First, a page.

You might think, “Why does it matter?” Well, the Thessalonians were worried that the dead would not witness the glorious return of Jesus. They were worried that their dearly departed would miss something which the living would enjoy. Paul assures them that this will not be the case. He says that the living will not precede the dead, that the dead in Christ will rise first, that their dearly departed will not miss a thing.

 

Now, we may not share the same concerns as these Thessalonians. Nevertheless, we do have our own misunderstandings and concerns about the second coming, don’t we? For example, we have lots of neighbors who believe in Premillenial Dispensationalism.

 

They believe that the Lord will return in secret to take all believers into heaven. They imagine that “true” believers will be teleported away from earth without warning, leaving all the unbelievers behind. Then, there will be a period tribulation on the earth for 7 years, during which the Anti-Christ will appear. The temple in Jerusalem will be rebuilt.  Then after the time of tribulation, Jesus will come a third time and reign visibly on earth for 1,000 years. After the thousand year reign, Jesus will raise the dead and judge mankind.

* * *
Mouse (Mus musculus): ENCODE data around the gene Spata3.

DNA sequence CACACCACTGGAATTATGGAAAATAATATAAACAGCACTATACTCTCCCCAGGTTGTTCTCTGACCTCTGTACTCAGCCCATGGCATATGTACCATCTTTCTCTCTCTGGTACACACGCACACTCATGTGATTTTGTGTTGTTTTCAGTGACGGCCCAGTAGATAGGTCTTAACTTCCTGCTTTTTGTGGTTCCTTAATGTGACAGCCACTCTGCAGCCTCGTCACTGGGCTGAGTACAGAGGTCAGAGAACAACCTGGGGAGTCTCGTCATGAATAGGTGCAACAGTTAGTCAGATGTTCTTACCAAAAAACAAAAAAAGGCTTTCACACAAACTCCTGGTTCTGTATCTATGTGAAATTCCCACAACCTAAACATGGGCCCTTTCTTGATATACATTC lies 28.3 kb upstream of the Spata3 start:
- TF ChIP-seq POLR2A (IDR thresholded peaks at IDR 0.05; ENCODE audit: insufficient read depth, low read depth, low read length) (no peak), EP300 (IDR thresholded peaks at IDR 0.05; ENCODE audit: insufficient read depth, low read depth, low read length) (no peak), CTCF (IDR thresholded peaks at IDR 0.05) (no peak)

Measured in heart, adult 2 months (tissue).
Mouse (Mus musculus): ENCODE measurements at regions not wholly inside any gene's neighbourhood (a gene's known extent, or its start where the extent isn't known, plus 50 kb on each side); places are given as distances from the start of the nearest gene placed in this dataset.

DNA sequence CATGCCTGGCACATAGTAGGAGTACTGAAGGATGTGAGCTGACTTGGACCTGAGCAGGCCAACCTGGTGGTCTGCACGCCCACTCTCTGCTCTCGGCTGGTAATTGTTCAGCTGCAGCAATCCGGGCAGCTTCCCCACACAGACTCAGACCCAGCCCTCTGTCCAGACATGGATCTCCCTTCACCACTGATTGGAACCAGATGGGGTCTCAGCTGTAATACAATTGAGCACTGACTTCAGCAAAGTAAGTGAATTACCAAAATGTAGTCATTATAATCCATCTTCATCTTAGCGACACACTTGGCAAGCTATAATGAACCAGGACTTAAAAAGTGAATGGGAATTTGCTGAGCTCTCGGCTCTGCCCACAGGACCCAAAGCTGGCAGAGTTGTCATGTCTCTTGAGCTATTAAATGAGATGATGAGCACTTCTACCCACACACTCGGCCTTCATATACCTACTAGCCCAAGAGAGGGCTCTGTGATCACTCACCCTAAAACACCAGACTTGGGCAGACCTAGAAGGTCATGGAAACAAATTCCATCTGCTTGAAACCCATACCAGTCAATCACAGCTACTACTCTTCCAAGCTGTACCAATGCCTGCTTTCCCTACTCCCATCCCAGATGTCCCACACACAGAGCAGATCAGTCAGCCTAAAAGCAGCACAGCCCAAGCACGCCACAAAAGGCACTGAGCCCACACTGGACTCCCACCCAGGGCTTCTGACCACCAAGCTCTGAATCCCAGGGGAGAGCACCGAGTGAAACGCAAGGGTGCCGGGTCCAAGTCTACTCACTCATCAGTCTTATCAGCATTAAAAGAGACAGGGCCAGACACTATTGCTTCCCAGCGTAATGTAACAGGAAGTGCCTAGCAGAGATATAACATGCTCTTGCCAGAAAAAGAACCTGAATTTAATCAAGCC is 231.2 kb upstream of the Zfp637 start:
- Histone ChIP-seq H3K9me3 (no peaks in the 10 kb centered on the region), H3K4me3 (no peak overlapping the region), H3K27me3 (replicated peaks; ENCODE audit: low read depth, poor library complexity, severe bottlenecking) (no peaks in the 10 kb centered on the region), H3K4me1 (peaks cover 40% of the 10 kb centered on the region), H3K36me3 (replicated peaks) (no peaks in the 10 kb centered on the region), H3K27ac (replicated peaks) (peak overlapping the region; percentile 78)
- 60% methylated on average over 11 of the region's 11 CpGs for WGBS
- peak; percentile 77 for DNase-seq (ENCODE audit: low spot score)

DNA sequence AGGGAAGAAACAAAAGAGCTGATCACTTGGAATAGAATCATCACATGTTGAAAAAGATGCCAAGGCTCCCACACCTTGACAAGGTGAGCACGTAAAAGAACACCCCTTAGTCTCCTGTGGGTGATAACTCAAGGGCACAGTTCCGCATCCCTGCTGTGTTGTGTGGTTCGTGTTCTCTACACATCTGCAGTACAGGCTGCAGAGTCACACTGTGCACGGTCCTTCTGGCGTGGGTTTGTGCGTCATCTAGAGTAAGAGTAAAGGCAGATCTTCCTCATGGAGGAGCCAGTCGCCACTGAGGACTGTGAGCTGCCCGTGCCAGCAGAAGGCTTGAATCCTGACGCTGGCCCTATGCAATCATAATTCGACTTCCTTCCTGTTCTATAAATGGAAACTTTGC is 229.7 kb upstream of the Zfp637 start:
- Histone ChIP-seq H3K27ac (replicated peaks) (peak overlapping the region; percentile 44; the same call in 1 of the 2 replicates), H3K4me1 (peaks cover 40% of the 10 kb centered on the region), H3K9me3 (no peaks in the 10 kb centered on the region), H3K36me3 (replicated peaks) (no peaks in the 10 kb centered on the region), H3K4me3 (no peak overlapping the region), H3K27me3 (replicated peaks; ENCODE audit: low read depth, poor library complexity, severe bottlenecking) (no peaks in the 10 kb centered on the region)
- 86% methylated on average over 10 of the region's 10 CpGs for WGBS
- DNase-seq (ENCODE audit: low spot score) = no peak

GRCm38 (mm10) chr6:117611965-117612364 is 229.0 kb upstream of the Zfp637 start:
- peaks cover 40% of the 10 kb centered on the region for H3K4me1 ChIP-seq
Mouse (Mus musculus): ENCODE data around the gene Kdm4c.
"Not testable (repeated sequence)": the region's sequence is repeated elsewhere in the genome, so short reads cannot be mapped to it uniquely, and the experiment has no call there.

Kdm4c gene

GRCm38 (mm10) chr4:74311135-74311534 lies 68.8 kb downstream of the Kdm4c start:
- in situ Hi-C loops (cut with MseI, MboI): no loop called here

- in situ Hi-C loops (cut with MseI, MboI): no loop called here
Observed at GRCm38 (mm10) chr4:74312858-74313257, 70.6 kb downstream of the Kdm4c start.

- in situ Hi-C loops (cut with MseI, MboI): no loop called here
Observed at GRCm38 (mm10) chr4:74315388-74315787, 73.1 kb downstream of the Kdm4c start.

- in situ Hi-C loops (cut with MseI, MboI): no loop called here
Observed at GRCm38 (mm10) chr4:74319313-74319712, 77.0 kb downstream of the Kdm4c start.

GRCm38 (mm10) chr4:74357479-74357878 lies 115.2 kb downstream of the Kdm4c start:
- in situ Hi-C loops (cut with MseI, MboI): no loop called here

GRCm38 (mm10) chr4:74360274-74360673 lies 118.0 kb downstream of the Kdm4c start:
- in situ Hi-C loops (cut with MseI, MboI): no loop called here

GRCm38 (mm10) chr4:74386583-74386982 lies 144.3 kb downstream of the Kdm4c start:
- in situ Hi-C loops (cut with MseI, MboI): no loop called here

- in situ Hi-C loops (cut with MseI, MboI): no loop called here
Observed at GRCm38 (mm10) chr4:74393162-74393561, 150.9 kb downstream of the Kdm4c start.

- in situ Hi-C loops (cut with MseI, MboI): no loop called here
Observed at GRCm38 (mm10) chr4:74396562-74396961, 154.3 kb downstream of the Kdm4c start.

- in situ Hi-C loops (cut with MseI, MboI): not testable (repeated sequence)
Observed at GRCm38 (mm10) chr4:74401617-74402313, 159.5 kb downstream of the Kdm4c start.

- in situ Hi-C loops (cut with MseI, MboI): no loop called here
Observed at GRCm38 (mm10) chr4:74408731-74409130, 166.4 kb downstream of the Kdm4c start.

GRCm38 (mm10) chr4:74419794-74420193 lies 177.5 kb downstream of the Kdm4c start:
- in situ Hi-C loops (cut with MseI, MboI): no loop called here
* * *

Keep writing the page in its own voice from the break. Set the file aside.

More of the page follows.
This whole system was first thought up by John Nelson Darby in the 1830’s in England.  It was brought to America and popularized by Cyrus Ingerson Scofield who divided history into 7 dispensations, which in his own words describes: “These periods are marked off in Scripture by some change in God’s method of dealing with mankind, in respect to two questions: of sin, and of man’s responsibility…Each of the dispensations may be regarded as a new test of the natural man, and each ends in judgment—marking his utter failure in every dispensation.”